Tuesday, September 11, 2007

9/11 thoughts on the Reform of Islam

Though Muslims seem to have cornered the market on crazy for the last few years, Islam isn't the only strange faith out there. All religions teach some very odd things. Honest believers admit that they swallow whole beliefs that make no sense to anyone but their coreligionists. They're unprovable; that's why it's called faith, and to be fair, all religions have exactly the same degree of proof that their beliefs are true.

This is the reason for fellowship. People who think like you reinforce your beliefs instead of rolling their eyes and making little circles in the air next to their ear with their index finger. It feels good to belong to a group that has exclusive rights to The Truth. Generally nobody else cares that you believe this unless you are obnoxious about it. Evangelists, take note.

The poisonous mix of culture and religion that is Islam today takes this a step too far and teaches that it's OK to commit mayhem upon those who believe differently. This unforgivable idea makes Islam intolerable to civilized people. It's not the first religion to feature this error. Remember crusades and pogroms? Other religions have, at one time or another, entertained this perverse notion. Those that have survived have outgrown it. Islam hasn't, yet. It hasn't had the time and recently hasn't been exposed to competing ideas.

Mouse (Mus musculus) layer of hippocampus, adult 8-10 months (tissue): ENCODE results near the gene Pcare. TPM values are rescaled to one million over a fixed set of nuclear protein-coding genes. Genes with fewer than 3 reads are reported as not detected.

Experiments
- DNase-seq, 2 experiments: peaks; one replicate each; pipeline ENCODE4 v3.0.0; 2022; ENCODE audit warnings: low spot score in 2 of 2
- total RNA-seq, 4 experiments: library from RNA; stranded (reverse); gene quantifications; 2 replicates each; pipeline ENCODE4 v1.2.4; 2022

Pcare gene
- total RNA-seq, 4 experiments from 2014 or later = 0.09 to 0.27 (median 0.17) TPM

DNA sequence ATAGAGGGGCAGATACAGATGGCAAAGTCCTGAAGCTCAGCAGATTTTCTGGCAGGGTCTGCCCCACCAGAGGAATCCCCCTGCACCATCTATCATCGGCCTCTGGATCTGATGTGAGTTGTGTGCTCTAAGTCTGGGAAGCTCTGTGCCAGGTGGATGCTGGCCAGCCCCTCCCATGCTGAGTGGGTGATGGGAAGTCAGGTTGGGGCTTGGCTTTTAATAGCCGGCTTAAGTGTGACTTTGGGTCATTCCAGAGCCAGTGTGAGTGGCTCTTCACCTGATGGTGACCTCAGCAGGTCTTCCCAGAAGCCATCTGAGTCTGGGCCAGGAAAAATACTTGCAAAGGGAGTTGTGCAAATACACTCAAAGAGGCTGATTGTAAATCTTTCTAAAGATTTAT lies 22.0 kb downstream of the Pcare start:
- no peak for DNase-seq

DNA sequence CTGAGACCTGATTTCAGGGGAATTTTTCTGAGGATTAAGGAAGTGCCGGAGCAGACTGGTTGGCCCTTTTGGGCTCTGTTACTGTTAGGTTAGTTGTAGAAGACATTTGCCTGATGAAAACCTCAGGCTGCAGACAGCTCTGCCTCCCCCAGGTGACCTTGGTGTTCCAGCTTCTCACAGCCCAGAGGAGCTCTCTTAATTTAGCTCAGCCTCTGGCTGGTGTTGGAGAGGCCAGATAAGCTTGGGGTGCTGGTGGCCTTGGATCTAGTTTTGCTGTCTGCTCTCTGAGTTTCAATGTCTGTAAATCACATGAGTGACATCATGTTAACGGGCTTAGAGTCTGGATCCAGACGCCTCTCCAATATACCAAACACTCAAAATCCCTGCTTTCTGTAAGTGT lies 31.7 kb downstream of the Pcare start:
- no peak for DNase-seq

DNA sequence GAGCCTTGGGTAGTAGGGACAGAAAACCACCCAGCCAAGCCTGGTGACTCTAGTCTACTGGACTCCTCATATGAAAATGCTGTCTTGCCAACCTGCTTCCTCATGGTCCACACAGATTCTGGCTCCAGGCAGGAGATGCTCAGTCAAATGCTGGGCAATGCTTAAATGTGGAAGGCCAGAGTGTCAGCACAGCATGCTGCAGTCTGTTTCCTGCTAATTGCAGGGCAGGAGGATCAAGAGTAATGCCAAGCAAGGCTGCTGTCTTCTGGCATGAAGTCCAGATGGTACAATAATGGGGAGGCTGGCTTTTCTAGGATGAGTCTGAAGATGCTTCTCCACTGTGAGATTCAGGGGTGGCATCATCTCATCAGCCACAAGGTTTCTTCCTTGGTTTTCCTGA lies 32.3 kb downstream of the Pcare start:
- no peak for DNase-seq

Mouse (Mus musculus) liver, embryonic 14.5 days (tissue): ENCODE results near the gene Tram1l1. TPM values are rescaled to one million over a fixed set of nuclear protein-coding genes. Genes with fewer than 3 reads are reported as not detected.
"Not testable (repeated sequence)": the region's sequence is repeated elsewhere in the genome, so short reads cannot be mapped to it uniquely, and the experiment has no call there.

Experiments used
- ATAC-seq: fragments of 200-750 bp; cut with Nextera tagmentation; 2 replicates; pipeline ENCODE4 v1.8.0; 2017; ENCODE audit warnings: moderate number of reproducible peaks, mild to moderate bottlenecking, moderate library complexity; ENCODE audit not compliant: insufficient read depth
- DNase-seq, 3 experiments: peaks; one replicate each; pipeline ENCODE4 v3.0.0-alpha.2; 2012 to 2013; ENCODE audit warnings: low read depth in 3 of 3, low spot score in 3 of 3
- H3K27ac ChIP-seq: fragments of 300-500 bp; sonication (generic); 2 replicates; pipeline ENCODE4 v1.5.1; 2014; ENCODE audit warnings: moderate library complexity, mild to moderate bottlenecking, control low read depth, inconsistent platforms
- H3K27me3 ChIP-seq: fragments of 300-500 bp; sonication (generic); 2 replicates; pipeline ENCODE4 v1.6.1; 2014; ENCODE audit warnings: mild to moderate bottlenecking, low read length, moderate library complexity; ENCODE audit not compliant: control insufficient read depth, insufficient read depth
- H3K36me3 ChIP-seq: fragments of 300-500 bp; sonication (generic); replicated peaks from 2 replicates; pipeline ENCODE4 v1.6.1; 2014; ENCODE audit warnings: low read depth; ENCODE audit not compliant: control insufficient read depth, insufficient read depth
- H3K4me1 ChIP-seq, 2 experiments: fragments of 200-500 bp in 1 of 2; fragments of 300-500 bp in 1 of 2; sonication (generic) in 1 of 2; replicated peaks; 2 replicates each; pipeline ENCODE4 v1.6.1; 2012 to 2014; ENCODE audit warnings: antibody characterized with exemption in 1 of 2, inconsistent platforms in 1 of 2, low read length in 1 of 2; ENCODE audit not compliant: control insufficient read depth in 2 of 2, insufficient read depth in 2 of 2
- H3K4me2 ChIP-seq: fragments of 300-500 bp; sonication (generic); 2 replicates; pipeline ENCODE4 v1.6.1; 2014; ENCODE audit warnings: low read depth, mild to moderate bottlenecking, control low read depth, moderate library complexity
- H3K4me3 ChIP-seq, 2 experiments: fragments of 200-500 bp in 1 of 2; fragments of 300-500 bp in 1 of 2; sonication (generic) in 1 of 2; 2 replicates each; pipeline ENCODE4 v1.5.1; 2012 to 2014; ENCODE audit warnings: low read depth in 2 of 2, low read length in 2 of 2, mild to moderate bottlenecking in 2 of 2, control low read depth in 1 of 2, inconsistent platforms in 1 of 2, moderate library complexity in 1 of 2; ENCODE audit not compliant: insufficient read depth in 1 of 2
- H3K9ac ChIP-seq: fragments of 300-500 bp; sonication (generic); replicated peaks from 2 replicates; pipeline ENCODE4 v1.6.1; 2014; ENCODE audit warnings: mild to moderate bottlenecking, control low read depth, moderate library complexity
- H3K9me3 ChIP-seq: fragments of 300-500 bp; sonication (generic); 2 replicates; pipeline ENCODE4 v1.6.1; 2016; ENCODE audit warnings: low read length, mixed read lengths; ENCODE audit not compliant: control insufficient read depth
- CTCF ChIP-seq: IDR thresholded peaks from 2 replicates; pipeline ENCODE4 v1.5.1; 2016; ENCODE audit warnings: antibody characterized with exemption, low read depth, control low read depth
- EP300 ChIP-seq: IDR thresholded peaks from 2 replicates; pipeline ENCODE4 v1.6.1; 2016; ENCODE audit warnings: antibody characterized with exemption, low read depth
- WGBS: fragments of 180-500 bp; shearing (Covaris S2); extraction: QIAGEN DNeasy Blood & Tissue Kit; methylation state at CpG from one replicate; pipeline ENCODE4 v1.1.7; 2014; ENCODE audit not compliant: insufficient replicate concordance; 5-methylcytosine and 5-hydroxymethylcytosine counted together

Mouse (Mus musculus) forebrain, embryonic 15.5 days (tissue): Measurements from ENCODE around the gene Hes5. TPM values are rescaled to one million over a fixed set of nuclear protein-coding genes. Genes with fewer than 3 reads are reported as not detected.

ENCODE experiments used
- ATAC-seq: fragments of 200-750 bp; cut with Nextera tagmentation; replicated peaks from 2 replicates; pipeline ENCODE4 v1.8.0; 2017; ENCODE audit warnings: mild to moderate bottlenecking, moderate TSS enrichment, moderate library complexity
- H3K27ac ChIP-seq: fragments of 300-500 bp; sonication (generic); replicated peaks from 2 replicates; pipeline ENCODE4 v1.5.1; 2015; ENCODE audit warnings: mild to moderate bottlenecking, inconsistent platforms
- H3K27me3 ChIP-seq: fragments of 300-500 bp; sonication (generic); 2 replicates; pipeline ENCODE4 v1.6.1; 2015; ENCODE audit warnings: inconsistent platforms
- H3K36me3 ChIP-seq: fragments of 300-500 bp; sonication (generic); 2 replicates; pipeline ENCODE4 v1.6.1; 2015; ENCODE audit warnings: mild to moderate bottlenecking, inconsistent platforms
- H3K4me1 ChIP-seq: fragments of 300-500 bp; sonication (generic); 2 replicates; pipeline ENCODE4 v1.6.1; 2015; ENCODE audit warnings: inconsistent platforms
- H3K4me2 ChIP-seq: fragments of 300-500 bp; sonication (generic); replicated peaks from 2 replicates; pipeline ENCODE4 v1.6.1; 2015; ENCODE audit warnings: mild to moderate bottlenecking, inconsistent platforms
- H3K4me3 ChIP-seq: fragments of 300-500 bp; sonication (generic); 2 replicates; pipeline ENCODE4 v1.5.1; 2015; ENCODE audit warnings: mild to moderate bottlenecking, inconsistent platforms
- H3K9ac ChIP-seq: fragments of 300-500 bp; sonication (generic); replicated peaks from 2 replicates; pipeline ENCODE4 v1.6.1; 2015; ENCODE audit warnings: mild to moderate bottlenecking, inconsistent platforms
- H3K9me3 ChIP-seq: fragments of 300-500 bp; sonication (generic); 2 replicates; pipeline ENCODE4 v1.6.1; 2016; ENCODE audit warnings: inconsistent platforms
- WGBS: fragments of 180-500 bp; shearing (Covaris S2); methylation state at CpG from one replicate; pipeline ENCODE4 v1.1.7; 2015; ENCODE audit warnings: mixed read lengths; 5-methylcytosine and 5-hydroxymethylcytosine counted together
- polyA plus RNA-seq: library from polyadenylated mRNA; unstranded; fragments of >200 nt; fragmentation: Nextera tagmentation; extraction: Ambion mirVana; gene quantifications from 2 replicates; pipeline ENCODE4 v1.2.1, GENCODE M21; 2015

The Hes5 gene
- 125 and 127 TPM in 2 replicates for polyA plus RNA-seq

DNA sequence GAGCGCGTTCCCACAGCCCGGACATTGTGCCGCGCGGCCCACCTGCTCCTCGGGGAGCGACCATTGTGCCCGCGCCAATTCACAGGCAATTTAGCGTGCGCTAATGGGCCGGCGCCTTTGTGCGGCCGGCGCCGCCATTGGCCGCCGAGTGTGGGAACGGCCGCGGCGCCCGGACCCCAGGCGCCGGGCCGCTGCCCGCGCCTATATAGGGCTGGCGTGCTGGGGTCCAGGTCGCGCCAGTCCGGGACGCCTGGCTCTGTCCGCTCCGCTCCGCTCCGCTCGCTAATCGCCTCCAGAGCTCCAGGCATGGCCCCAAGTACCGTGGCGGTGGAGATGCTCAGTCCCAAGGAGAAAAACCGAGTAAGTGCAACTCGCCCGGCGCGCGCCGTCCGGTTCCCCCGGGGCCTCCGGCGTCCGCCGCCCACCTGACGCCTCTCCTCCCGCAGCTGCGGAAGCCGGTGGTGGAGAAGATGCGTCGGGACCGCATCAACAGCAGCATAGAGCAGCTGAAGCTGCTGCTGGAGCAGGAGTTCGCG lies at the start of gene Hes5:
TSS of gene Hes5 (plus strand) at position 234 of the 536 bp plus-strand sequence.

Judaism and Christianity are far older than Islam. They no longer exist in their pristine forms in any significant way. They've adapted over centuries of urban coexistence; their sharper corners rounded by bumping up against diverse ideas at large in the western world. Heterogeneous society is good for civilization. Homogeneity and isolation allow pathological belief systems to fester unchallenged. Dissenting voices are brutally silenced.

Muslims in the west are free to discuss their beliefs in an open market of ideas and are asking the hard questions, trying to reconcile their beliefs with the reality of life in their new homes. See if you don't recognize the questions they ask about their faith as the ones you ask about your own. From the ranks of writers and thinkers like Ayaan Hirsi Ali, Irshad Manji, Salman Rushdie, and Taslima Nasrin may come the first reformers of Islam.